My teeth were starting to deteriorate, and I was running out of options to repair them. The dentist gave me a choice. I could wait until the bone loss was so bad that I would have to have my teeth removed and get dentures, or I could have them removed now and get dental implants. I opted for the implants. If you’re thinking of getting dental implants, you probably have a lot of questions. I love mine, but they took some getting used to. In this blog, I’m sharing my experience and all the information that I picked up throughout my implant experience. You can find out what the procedure entails, how to prepare for your implants, and how to care for them once they’re in.
Finding out that you might have an infected tooth isn't something to be happy about, but the good news is that it's quite treatable. If you're worried because you've learned this might be your problem, or you know that it is, don't panic. This simple guide will explain what's going on with your tooth and how it will be treated by your dentist.
What's Going on Internally
When a tooth becomes infected, it responds like any other part of the body. Your body's white blood cells recognize the invading virus or bacteria and go to work fighting it. However, in many cases, the immune system can't beat a dental infection on its own, so you'll need help from a dentist.
While your white blood cells are doing their best, you may not feel your best. As you've likely experienced with other infections, problems like fevers, swelling, and pain can arise.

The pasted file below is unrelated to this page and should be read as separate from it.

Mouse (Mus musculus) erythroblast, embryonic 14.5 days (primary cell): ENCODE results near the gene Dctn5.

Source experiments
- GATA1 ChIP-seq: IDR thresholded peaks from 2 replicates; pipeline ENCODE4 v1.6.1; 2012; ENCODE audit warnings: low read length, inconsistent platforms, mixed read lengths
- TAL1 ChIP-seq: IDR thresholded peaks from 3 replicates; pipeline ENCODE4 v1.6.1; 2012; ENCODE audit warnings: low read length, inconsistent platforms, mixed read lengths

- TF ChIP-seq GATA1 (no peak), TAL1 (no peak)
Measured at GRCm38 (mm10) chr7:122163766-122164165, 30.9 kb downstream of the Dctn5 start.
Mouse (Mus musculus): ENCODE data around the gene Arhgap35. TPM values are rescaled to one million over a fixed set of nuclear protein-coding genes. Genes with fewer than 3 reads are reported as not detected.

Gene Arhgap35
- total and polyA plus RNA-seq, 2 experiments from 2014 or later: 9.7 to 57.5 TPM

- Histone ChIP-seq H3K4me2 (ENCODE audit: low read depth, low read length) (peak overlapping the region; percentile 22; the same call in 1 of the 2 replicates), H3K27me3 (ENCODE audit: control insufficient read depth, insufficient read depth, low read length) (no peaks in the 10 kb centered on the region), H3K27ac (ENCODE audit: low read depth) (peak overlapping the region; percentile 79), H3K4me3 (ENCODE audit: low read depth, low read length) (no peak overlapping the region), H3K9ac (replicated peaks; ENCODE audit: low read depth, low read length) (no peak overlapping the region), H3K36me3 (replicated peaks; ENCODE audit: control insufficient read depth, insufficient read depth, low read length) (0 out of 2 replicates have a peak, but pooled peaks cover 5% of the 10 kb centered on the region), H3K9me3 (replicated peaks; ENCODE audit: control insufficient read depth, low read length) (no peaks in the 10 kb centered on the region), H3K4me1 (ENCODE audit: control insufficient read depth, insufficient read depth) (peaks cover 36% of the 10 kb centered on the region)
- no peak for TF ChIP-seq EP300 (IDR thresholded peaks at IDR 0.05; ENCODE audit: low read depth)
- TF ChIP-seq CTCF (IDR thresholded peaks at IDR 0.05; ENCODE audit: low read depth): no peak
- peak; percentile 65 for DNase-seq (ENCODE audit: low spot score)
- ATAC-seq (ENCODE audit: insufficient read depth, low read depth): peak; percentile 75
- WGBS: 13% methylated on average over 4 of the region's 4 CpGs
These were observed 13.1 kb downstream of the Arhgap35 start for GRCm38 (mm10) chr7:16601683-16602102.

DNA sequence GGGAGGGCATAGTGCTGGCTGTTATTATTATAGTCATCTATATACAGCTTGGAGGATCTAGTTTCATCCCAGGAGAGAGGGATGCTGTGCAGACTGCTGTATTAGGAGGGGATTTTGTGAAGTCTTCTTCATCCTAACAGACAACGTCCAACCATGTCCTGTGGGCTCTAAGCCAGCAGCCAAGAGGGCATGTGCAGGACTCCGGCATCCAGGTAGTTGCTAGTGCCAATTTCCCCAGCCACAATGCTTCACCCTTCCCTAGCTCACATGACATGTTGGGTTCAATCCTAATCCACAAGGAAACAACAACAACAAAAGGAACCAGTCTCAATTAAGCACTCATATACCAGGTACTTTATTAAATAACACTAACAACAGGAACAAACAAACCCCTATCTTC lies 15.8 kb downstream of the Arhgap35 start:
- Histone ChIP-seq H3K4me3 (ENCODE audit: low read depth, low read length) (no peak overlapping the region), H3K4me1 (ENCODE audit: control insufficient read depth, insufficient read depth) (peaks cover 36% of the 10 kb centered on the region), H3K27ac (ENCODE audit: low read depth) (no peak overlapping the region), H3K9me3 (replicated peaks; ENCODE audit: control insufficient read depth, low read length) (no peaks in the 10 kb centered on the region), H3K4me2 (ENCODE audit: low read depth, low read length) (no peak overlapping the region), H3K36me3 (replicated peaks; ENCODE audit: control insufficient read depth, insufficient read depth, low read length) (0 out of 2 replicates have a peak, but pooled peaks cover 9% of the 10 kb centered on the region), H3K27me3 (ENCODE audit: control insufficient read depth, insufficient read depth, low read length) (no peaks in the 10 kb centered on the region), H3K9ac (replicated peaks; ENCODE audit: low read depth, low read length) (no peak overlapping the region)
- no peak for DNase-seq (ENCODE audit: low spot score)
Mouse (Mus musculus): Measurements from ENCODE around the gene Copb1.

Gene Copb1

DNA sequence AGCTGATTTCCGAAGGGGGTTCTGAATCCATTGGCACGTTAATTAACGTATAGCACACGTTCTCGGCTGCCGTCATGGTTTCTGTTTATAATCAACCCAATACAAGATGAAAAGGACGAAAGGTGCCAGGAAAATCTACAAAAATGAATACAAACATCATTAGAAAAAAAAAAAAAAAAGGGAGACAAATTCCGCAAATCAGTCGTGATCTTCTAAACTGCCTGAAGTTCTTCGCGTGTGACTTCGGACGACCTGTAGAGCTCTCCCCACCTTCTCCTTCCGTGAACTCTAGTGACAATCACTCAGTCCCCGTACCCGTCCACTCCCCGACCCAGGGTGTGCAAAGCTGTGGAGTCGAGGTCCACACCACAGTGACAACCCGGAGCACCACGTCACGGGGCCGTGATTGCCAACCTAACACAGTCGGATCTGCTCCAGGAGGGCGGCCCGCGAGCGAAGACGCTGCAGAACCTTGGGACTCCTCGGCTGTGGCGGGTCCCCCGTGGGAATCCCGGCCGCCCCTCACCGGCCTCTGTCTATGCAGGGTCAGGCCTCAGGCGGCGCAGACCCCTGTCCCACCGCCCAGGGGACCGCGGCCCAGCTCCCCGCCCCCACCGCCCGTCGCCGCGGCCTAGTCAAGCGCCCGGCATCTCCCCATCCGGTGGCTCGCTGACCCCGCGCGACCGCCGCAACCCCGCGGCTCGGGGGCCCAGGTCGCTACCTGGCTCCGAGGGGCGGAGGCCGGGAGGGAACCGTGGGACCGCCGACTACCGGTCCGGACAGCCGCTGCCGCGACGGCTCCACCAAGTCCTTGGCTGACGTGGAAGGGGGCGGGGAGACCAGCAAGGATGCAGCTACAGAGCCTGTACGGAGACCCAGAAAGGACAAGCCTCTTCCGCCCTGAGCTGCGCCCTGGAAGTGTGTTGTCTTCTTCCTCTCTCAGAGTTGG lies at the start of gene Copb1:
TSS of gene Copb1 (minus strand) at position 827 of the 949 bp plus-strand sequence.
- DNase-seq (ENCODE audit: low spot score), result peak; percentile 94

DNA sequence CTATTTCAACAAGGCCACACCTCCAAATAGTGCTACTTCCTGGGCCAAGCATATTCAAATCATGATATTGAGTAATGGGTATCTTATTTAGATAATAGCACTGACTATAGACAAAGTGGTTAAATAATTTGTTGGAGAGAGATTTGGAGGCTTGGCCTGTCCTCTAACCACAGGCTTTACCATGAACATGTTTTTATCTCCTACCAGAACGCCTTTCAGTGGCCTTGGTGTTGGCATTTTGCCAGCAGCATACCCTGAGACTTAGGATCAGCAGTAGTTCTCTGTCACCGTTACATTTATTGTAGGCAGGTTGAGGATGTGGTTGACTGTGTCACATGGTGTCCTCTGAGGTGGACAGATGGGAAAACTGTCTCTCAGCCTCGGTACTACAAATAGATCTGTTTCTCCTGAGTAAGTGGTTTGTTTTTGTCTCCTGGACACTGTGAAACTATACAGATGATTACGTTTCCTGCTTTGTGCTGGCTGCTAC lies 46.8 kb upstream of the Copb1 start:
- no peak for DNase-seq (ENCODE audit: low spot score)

Why It Hurts
There are a couple of reasons why your tooth hurts, and it has to do with the bacteria and the nerves in your teeth.
While your teeth look like solid blocks of bone, they have nerve endings deep inside that are designed to let you feel sensations, like hot, cold, and touch. However, when the internal part of a tooth is damaged, these nerves can be impacted and can start hurting as a result.
There are two major possibilities here. You may be experiencing tooth pain because the nerves have been damaged by the infection, or because your tooth is filling up with pus, which can create pressure on nerves.
What to Do
Unfortunately, without treatment, permanent nerve damage to the tooth can occur, and to make matters worse, the infection can spread to other parts of your body. Given the location of your teeth, it's fairly easy for a dental infection to spread through your gums, into your neck, or even upwards into your sinuses. Beating an infection is an easy task for a dentist, but it's important that you go in and get treated as soon as possible. Cleaning up after an infection that's been allowed to wreak havoc and spread is harder, and may require additional medical care from a doctor, as well.
If your tooth hurts, get help from a dentist right away. It's the only way to know for surer what's going on and to get your pain under control. You'll be feeling better as soon as the treatment is done and you're taking antibiotics.Share